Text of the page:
Wednesday, June 12, 2013
In her opinion in Hodge v. Talkin, United States District Judge for the District of Columbia Beryl Howell held unconstitutional the federal statute prohibiting assemblies and displays at the Supreme Court building or grounds. The statute at issue, 40 USC §6135 provides:
we have previously discussed, the Supreme Court building has been afforded special First Amendment status and even a non-protesting person with "Occupy Everything" on his jacket has been subject to arrest.
It is unlawful to parade, stand, or move in processions or assemblages in the Supreme Court Building or grounds, or to display in the Building and grounds a flag, banner, or device designed or adapted to bring into public notice a party, organization, or movement.
Hodge, a college student, was initially arrested under §6135 for wearing a 3 x 2 foot sign that read "The U.S. Gov. Allows Police To Illegally Murder and Brutalize African Americans And Hispanic People." After an agreement was reached in the criminal case, Hodge filed a complaint challenging the constitutionality of the statute. The judge held that Hodge had standing, despite some suggestions at oral argument to the contrary.
Judge Howell's extensive opinion recites the history of the statute, including the fact that the nearly identical precursor statute (40 USC §13k) was upheld by the United States Supreme Court in United States v. Grace (1983), over the partial concurrence and dissent of Justice Thurgood Marshall, which she calls "prescient" in the latter part of her opinion. However, Judge Howell distinguishes Grace by stating that the decision "focused only on the constitutionality of the Display Clause" "as applied to the sidewalks surrounding the Supreme Court’s grounds, but left unresolved the facial constitutionality of the Display Clause and Assemblages Clause." Judge Howell then discusses the cases of the DC Court of Appeals that have "for decades affirmed convictions" but without "delving deeper into the constitutional analysis" than its initial cases.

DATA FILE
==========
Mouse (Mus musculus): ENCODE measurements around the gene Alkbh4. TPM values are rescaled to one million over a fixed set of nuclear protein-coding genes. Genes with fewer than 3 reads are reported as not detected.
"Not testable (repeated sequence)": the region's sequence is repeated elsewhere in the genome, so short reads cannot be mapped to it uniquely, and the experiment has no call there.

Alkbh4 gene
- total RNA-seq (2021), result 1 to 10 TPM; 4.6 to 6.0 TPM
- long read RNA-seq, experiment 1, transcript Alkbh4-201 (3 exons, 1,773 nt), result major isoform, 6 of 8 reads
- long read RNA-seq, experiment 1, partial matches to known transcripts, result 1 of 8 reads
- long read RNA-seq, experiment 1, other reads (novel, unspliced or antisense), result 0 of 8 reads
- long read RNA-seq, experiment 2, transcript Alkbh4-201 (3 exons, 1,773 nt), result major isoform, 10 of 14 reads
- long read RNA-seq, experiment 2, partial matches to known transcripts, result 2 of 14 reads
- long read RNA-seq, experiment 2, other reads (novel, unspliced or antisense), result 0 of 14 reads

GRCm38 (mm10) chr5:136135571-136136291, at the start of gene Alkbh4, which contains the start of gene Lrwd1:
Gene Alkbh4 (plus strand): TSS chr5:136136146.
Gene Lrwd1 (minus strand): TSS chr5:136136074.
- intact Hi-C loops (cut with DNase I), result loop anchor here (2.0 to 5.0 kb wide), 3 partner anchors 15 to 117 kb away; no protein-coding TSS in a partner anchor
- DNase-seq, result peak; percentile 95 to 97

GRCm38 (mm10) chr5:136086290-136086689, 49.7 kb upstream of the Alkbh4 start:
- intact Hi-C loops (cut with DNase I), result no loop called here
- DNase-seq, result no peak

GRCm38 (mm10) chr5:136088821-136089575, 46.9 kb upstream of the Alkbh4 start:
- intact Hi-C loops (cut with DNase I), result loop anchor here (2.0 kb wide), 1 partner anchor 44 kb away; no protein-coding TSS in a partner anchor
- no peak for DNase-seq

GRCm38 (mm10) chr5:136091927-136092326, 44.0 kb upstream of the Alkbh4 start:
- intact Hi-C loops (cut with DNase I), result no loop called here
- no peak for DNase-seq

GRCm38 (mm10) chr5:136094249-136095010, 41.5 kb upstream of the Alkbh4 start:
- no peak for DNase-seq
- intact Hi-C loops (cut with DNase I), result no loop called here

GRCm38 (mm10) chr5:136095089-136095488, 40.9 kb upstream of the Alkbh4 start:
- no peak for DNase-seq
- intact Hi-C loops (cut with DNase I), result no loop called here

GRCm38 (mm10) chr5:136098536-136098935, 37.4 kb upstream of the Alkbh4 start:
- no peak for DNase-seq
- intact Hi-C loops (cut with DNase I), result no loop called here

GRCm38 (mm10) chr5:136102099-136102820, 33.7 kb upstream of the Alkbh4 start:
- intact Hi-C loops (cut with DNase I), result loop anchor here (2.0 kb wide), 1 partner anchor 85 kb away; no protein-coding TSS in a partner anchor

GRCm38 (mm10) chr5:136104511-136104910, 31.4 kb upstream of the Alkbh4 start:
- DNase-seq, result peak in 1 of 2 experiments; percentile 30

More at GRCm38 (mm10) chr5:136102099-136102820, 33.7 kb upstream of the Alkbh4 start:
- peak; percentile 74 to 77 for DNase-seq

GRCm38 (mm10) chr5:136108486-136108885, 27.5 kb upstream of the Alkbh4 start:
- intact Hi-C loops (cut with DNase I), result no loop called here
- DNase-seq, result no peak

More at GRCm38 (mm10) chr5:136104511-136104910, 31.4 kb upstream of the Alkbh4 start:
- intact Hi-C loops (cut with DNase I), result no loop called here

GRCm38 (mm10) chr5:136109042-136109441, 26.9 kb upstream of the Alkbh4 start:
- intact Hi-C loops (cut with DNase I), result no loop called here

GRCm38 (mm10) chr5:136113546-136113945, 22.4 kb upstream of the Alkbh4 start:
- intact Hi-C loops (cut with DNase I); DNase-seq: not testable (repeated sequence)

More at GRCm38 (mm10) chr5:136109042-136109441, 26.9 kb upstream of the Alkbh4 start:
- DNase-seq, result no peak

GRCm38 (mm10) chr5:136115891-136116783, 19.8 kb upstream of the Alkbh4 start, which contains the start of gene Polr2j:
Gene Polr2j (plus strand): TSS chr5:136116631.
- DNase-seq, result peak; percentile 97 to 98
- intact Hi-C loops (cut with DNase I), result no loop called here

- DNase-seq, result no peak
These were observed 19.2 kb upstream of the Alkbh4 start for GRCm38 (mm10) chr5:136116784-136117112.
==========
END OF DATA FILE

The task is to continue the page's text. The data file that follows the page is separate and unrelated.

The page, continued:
After describing the Supreme Court plaza, the judge assumed without deciding that the Government's argument that the plaza was a "nonpublic forum" was correct. Nevertheless, the judge held that the statute was not a reasonable limitation on speech. Judge Howell rejected both of the Government's proffered interests: “permitting the unimpeded ingress and egress of visitors to the Court” and “preserving the appearance of the Court as a body not swayed by external influence.” In discussing the unreasonableness of the "influence" interest, Judge Howell opined:
It is hard to imagine how tourists assembling on the plaza wearing t-shirts bearing their school’s seal, for example, could possibly create the appearance of a judicial system vulnerable to outside pressure.
She concluded that while "there may be a legitimate interest in protecting the decorum of the judiciary, the challenged statute is not a reasonable way to further that interest." This also led to her finding that the statute was overbroad. She considered the assemblage clause and the display clause of the statute separately, but again, her examples - - - preschool children, Court employees, and tourists in t-shirts - - - were key to the analysis.
Finally, Judge Howell rejected imposing a judicial construction, such as an intent requirement, to save the constitutionality of the statute.
Sure to be appealed, Judge Howell's careful and tightly reasoned 68 page opinion could prove to be an important step in fully applying the First Amendment to the place where the First Amendment is so often adjudicated.